In her first week selling traditional and casual outfits for women and children at the Wisma Geylang Serai bazaar, Ms Ereen had to display older collections of clothes as new stock had not arrived from Malaysia.
She was confirmed for a booth only about a week before April 2, the first day of the festive fair.
Compounded by slower shipments due to the ongoing global supply chain disruption, she currently has only 50 to 60 per cent of the apparel needed to stock her booth.
Ms Ereen, who declined to reveal her full name, said her first batch of new stock arrived only late last week.
Business is also slower than in the years before the pandemic, said the Ramadan bazaar regular.
“Two weeks in, business at our stall, Truffles&Cookie, has seen a drop of 40 per cent compared with the same period in previous years. But we are optimistic about this long (Good Friday and Easter) weekend,” she said.
While vendors are relieved that bazaars have made a return after a two-year hiatus due to the pandemic, stallholders have been grappling to keep their businesses optimal, amid supply chain woes, higher rents and increased food and oil prices.
Some vendors also said they had to rush to set up their booths and secure equipment and supplies, as their bids for stall space were confirmed only a week before the bazaars opened.
According to government procurement portal GeBiz, the People’s Association awarded the tender for the running of the Geylang Serai bazaar to the organiser, Orange Travel, on March 23 – less than two weeks before the bazaar’s start.
At the Ang Mo Kio Central pasar malam (night market), Ramly burger stall owner Zain Abdul Rahin said his booth was confirmed only two days before the night market opened on April 9. It was a rush for him to secure key items like patties and buns.
Previously, stalls would have a month’s lead time to prepare, he added.
The Original Vadai is one of the more popular food stalls at the Geylang Serai bazaar, with snaking queues and some of its snacks getting sold out early.
Still, its director Stephen Suriyah said margins have been hit by soaring oil and flour prices. Ingredient prices have surged worldwide due to the ongoing conflict between Russia and Ukraine.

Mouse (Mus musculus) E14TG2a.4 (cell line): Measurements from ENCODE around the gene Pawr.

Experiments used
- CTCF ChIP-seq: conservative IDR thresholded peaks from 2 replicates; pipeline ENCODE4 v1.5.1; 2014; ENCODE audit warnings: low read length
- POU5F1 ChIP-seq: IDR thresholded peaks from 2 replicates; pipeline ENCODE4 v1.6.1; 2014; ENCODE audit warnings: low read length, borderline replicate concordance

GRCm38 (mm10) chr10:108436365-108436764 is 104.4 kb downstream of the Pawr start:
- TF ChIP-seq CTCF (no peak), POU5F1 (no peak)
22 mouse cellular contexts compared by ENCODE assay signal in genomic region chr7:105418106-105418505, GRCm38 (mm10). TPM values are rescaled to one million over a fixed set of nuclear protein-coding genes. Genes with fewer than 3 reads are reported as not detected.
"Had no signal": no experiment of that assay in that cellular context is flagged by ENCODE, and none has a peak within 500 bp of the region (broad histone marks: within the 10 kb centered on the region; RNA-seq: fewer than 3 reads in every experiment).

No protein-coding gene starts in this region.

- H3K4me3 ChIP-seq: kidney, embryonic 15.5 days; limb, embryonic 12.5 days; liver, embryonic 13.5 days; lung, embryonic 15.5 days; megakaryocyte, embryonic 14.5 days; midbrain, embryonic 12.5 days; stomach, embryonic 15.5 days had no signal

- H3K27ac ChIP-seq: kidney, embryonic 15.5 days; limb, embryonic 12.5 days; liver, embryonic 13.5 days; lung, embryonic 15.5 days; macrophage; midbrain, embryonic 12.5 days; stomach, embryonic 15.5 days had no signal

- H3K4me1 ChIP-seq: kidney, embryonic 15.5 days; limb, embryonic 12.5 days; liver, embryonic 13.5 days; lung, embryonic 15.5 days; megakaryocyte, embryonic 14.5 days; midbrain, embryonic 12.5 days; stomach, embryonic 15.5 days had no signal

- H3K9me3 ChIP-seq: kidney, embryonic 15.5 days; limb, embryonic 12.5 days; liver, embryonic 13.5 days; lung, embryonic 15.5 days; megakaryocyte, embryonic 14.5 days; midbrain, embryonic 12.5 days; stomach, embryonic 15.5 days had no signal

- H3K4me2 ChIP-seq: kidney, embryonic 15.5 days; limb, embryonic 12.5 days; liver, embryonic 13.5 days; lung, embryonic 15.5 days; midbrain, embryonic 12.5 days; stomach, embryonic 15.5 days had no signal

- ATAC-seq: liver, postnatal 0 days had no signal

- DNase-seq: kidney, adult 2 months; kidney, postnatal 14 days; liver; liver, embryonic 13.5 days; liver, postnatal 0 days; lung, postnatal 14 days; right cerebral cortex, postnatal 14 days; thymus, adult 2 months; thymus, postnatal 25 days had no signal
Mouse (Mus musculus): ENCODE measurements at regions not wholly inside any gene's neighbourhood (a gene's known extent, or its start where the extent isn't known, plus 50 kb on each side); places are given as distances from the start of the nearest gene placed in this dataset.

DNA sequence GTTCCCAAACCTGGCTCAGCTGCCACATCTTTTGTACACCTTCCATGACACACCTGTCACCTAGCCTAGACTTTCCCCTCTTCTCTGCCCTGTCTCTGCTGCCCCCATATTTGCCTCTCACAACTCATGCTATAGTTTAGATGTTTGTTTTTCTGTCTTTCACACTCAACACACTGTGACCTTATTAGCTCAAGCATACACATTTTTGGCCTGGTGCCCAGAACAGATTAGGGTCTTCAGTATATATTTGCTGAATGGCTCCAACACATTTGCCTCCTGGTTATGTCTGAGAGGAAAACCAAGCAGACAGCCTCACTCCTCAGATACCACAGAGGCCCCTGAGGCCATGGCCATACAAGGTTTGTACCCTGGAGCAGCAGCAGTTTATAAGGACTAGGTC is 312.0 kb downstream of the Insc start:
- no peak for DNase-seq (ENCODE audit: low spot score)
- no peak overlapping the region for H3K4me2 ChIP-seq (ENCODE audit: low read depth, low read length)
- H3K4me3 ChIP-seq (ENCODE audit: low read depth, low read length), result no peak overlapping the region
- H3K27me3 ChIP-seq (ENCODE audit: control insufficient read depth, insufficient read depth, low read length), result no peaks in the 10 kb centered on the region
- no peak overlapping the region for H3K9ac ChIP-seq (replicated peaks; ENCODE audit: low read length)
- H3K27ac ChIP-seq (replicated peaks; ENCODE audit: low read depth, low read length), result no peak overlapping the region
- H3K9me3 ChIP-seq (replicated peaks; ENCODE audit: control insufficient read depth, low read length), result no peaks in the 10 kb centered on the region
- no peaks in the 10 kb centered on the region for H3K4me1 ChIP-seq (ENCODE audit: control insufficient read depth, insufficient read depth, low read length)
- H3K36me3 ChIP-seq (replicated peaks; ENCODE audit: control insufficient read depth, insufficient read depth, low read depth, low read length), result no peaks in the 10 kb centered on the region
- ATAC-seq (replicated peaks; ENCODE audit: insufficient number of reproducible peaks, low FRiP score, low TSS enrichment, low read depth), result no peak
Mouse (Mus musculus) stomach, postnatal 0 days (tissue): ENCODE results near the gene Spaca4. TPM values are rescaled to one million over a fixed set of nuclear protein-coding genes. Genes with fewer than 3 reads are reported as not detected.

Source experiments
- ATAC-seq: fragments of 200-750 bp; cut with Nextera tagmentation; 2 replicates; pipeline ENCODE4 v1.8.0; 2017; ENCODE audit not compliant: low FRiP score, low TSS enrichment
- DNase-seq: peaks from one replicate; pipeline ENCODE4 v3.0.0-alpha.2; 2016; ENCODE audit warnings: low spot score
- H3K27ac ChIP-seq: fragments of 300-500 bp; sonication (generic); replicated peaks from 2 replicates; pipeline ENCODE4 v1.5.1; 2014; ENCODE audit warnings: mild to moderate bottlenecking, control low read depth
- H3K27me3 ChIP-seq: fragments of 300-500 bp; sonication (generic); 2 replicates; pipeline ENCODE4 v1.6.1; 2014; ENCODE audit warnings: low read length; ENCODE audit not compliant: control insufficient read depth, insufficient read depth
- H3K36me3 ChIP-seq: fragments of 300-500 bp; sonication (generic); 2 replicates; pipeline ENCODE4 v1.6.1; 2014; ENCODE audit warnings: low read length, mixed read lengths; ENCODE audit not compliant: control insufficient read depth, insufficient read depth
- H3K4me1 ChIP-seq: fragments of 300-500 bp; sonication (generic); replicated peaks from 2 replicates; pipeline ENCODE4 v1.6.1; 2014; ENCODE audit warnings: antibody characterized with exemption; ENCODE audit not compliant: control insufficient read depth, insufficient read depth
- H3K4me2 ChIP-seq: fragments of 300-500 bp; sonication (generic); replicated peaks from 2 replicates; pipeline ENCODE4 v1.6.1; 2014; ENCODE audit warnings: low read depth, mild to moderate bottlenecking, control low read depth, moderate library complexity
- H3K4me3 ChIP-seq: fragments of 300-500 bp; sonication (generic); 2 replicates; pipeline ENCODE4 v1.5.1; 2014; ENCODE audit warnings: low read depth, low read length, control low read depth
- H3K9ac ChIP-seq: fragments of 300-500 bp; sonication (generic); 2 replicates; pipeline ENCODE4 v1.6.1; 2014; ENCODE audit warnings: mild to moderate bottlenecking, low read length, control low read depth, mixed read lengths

“In 2021, I used to buy a tin of cooking oil for $21. Today, the same cooking oil costs up to $52. Cooking oil is one of our highest used raw materials, and we use at least 150 tins a week.
“We have to increase food prices slightly just to stay afloat and earn a little,” he said, adding that he had to raise the price of his snacks such as the popular prawn vadai by 50 per cent.
Close to 100,000 people have visited the Geylang Serai bazaar, said the fair’s organiser Wisma Geylang Serai on Thursday.
The bazaar was also expanded on Thursday by 30 more booths, bringing the total number of stalls to 70.
Stall owners have also been grappling with high rent.
Ms Ereen said rent for lifestyle stalls like hers are currently between $7,000 and $9,000, while the rent before was $1,000 to $2,000 lower.
Rental for each stall has also gone up – from $14,000 in 2019 to $20,000 this year, The Sunday Times understands. Mr Zain’s rent at Ang Mo Kio pasar malam was also $20,000.
Ms Indah Nabielah, owner of beef ribs and steak shop T Bob’s Corner at the Geylang Serai bazaar said: “The organisers told us the cost of everything went up too, such as diesel for generators and tentage costs. And more security, barriers and ushers are needed for crowd control.”
Mr Hamzah Abdullah, owner of John Jee – a new entrant selling roti john and finger food at the Kampong Glam Bazaar – noted that the booth rents are on the higher side this year, while egg prices have risen due to inflation. But he still decided to set up a stall to promote his brand.
“The Kampong Glam Bazaar is located at the heart of Singapore where the crowd consists of different races, and it is good exposure for us.”
As at Thursday (April 14), six temporary fair permits have been approved, said the Singapore Food Agency.
This includes the Kampong Glam bazaar, and pasar malams at Ang Mo Kio Central and Clementi Central.
A new bazaar set up on a field next to Woodlands MRT station started operations on Friday, and will run till May 2.
On Friday evening, snaking queues extended out of the large white tentage as customers waited to get hold of pasar malam staples such as ramly burgers, vadai and otah.
Carnival games, a durian stall and shops selling clothes, household items and accessories were also housed in the market. Mini carnival rides were being set up on the field next to the tent.
Before the pandemic hit, Syafiqah Amir, 16, said her family would make yearly trips to Johor Baru’s Pasar Karat bazaar during Ramadan to stock up on food, Malay kueh and cosmetics.
All their passports had expired, but they have no immediate plans to renew it, said Syafiqah, who was waiting in line for apam balik (pancake with ground peanut) at the bazaar.
This Ramadan, her family will continue visiting Geylang Serai and some of the heartland pasar malams to get into the festive spirit, she said.